RETURN: The Jazz Cafe


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Q. What do Gil Scott Heron, Herbie Hancock, Mulatua, Astake, Lee Scratch Perry, D’Angelo, Lana Del Ray, Bobby Womack and Amy Winehouse all have in common?

A. They’ve all performed at Camden’s Jazz Cafe, which is reopening after a £3million renovation project.

By the looks of the announced line-up, it’s not just the 25-years-old venue that’s had a face-lift. The programme packs a punch, with established quality lining up alongside emerging sounds on the scene. For example, you can get down there to see the likes of Dave Harrington or Portico. How about Mammal Hands with a smattering of soul and hip hop options to broaden the palate? It’s tasty.

With a vibey new look and feel, here’s to London regaining a venue equal to its history and famous name.

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It is surprising when someone who does not identify as a ‘lover of musicals’ enthuses so whole-heartedly about something in the genre — this happened to me multiple times on a recent trip to the States.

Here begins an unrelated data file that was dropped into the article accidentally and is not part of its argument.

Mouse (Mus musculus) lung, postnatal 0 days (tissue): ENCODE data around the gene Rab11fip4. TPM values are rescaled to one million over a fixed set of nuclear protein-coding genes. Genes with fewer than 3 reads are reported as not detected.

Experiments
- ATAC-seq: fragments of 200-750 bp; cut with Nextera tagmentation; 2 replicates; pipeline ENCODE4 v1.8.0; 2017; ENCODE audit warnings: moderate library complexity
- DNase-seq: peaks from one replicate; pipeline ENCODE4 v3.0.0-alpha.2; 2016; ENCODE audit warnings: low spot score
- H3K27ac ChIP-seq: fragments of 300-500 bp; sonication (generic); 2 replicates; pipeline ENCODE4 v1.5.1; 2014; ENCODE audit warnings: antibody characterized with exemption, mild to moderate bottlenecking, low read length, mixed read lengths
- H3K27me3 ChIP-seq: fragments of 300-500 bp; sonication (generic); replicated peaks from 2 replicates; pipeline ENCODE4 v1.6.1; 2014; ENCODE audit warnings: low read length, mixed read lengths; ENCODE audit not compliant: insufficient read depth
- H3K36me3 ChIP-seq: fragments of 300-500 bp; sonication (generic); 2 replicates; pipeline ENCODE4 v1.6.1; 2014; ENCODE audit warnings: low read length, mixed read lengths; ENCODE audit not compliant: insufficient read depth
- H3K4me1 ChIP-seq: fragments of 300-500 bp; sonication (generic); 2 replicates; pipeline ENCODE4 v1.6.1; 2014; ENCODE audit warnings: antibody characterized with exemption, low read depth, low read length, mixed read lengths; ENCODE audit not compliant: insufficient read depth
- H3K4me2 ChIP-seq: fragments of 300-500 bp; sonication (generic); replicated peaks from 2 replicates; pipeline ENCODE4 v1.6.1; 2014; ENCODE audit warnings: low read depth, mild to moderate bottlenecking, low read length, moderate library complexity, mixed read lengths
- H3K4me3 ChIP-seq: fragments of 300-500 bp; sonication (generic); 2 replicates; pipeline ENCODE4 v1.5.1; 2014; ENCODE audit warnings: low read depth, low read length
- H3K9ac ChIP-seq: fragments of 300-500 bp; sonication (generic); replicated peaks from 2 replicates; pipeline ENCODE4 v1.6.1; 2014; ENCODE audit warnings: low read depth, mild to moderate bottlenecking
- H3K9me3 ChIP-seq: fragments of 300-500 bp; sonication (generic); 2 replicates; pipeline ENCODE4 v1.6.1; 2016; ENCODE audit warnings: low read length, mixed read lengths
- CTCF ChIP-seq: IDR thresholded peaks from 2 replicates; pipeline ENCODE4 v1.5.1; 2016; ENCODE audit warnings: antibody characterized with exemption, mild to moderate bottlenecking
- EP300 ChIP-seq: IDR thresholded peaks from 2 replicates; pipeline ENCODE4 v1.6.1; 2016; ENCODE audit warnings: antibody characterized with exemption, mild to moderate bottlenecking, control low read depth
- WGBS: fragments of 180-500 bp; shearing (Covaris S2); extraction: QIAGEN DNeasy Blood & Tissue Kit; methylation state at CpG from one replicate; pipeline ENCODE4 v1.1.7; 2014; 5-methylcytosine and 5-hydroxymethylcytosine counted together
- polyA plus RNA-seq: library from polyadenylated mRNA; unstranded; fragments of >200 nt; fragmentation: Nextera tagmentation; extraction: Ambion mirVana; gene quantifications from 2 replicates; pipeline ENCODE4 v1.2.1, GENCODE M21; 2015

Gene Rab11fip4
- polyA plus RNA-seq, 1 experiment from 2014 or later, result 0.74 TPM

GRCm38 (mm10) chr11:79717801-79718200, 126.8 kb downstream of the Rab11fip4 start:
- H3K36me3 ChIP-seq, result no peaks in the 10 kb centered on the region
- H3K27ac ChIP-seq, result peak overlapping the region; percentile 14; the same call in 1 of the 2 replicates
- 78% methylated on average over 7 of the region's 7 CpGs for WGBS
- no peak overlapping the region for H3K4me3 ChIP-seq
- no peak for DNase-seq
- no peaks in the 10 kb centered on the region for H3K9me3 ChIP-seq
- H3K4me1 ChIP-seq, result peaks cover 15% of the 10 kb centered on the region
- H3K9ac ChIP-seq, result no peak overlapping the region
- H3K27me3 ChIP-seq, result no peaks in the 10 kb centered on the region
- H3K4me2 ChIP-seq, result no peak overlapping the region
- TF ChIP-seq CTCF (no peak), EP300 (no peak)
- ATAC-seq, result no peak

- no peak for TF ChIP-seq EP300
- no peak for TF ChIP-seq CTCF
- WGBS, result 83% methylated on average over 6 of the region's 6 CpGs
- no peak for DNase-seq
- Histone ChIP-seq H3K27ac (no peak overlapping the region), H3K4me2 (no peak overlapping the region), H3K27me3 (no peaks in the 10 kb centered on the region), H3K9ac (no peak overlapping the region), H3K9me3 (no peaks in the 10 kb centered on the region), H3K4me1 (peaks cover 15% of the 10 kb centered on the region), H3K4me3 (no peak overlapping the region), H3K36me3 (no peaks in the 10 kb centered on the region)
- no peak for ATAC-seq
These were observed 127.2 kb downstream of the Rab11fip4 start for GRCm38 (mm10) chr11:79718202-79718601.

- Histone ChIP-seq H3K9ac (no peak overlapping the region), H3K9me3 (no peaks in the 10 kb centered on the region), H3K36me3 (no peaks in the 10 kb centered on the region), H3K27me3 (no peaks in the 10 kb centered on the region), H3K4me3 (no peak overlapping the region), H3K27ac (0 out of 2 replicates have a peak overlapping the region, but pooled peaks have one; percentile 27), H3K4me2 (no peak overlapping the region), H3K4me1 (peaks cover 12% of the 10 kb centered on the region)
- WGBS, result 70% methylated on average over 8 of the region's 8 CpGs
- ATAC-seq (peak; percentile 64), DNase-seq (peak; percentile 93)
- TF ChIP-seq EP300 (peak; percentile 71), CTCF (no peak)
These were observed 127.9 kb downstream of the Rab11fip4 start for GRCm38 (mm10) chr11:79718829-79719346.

Believe it or not, the musical event that is sweeping a multitude of music-lovers in the USA (beyond the usual Broadway pilgrims) is a biography of American founding-father Alexander Hamilton. Fusing hip-hop, rap, R&B, british pop (as well as musical theatre), if the soundtrack is anything to go by it won’t be long before Hamilton and its revolutionary notions find their way to British shores.

Musical history has never had such flow — props to Lin-Manuel Miranda and his dope compositional chops.

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